I don’t do grey – it’s black and white – that’s me.

But, for better or worse, and as I get older, and apparently wiser, I start seeing more grey … not in my hair(!), but in the advantages this dull and dreary colour has to getting the outcome one desires.

Politics should be black and white – vote for me and this will happen – vote for us and we will lead you left or right.But as we know, politics, and life, has more grey – you move a little my way and I will move a little closer and we start mixing our colours to get what we want.  Why..? Because in power you need to win popular support, so you make concessions and more people come with you.

In Hawke’s Bay we are Black and White, and yet there still seems a genuine reluctance particularly from the leaders of the HB Regional Council and Napier City Council to – dare I say it – amalgamate into one regional authority.

That’s unless it actually is the Regional Council (supporting Alan Dick and the survival of his ship), or as Barbara puts it: “if that’s what the people of ‘Napier’ want”.

Black and White are our Hawke’s Bay colours and they are also our greatest asset. As a potential regional brand identity we are the envy of every other province – yet we are still to capitalise on it.

Hawke’s Bay is the only province in the country that can wear our national colours – black and white – the colours of our sporting heroes –  the All Blacks, Silver Ferns, Black Sticks, cyclists, runners, rowers and the All Whites (and if you didn’t already realise white is the new black, that’s what my daughters are telling me!).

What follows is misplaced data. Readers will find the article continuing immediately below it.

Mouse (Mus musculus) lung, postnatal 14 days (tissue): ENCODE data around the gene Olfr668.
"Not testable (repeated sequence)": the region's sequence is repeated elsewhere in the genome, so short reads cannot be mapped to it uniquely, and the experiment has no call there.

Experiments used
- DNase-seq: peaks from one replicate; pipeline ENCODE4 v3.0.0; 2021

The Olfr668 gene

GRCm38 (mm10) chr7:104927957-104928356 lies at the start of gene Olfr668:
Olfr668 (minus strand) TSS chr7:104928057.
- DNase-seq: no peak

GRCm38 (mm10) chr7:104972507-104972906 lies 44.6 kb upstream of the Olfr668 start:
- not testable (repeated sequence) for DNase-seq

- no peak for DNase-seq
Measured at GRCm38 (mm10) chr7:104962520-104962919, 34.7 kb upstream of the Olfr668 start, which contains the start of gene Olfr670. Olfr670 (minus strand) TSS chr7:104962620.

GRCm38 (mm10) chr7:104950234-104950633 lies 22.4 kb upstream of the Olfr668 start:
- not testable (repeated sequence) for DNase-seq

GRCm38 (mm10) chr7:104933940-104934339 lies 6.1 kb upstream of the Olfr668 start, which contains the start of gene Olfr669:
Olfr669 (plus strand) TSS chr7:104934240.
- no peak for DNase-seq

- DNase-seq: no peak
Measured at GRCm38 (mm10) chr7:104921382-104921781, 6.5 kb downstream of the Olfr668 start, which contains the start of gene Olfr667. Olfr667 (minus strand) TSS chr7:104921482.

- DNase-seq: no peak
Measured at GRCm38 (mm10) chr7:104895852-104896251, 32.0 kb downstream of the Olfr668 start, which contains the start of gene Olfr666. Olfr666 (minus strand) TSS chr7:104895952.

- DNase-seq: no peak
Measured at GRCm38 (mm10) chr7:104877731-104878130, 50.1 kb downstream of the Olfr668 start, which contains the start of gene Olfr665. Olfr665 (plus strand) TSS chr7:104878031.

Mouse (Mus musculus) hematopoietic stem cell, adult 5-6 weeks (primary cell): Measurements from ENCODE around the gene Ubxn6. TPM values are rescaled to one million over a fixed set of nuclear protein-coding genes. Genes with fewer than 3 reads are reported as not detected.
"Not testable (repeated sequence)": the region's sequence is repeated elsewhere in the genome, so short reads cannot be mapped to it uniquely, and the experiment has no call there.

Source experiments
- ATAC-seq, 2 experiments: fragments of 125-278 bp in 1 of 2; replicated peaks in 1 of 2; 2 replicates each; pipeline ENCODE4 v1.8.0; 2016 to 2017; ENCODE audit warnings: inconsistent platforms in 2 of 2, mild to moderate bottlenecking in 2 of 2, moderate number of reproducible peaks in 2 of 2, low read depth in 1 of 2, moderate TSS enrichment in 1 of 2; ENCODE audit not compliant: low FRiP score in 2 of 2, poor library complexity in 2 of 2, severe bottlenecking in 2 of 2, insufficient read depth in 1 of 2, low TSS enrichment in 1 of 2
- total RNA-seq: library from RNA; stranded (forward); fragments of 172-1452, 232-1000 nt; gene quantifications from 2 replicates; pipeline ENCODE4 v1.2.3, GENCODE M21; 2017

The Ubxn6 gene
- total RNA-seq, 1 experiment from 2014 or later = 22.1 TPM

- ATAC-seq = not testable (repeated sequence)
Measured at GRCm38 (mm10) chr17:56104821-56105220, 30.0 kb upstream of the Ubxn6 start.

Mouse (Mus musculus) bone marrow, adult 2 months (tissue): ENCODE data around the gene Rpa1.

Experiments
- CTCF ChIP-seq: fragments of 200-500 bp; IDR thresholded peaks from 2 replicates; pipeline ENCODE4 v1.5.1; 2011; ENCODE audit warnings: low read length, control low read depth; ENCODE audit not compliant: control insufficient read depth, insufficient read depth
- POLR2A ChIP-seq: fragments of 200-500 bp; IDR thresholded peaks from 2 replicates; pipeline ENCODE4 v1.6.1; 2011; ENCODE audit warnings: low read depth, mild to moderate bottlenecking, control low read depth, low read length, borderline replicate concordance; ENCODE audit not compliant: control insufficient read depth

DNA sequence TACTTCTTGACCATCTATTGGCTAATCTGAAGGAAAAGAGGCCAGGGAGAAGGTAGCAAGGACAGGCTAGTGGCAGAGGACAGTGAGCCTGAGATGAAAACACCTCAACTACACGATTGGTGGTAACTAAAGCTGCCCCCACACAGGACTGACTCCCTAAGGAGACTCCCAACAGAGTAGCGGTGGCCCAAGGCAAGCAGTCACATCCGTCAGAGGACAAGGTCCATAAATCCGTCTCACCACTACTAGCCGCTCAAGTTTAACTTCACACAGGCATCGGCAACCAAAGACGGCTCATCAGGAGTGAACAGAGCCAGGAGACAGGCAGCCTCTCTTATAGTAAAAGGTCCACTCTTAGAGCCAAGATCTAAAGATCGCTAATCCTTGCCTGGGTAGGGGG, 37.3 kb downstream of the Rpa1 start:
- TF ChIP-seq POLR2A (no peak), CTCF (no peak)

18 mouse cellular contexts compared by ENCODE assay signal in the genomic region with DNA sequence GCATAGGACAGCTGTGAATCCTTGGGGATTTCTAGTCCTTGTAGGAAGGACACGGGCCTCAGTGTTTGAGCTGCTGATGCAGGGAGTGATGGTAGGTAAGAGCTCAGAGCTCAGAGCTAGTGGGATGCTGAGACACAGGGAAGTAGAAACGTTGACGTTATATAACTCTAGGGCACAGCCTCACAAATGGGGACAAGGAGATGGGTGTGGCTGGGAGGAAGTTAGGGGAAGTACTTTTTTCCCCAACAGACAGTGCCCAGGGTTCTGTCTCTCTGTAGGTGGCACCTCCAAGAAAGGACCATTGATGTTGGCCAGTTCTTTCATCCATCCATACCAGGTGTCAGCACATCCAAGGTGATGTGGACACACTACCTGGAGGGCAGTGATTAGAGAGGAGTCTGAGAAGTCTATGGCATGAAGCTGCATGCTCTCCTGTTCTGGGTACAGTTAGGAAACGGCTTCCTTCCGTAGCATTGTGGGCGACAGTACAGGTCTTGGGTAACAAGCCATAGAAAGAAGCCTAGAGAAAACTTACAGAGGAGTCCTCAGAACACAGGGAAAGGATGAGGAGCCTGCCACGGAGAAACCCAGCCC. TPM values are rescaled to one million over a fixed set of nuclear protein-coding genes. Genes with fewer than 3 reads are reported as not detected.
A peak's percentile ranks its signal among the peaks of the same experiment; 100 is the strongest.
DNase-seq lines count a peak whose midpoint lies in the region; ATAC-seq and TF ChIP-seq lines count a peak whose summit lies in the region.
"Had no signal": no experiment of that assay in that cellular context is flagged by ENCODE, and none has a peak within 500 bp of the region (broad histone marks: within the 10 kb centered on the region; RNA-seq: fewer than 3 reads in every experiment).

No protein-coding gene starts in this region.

In Hawke’s Bay it’s Black and White all right! We have an untapped advantage over every other province in the country. And with due respect to our national “Kiwi” icon, we’ve even got a bird that flies along with its reputation for showing a bit of mongrel – an added advantage which has apparently been lost from our kiwi psyche .

In 2010, we will see an uprising of black and white jerseys, who will abandon the parochialism that comes from the small minds of the few who keep harping on about the “great divide” between Napier and Hastings.

The identity and history of Hastings and Napier will always continue. Competition is good – it breeds winners (that’s the mongrel in our magpie). Napier and Hastings are two unique cities with many great attributes and these will never change. But we need to think big and aim high as a region – it’s called growth and with growth there comes more opportunity, investment, innovation and economic prosperity.

In 2010 I see black and white flags flying across the region and we’ll be chanting and playing “Come on the Bay” in our streets, in our schools, in our homes and at the game.

Lawrence Yule, the amalgamation “cheerleader”, will publicly push forward. But his black and white jersey will unfortunately show signs of grey as he is forced to negotiate with other players – to win amalgamation at all cost.

On the other side of the bridge there’s Barbara Arnott (and Alan Dick) – dressed in Art Deco garb, not looking at the Hawke’s Bay colours of the future for fear of losing “Napier”.  But Barbara, you’re bigger than that, and so too is the groundswell of people forming in your city who can see a bigger and brighter regional future.

In all teams there are rising stars. The next generation of leaders coming through, who will begin vying for position. So guys, watch your backs because you’re only as good as your last game.

And for the brave, bold player who steps up and stands in Napier supporting amalgamation, they will win the Black and White captaincy.  For this will demonstrate great leadership, a willingness to go where no man – or woman, has been before – and what a campaign win it would be!

Ultimately it will be the crowd of supporters – the voters – who determine who gets to choose the colour of the jersey they wear – grey, pink and purple, art deco … or Black and White.

Touch, pause and engage!  I reckon the people of  Napier and Hastings are ready to pull on the Hawke’s Bay jersey.

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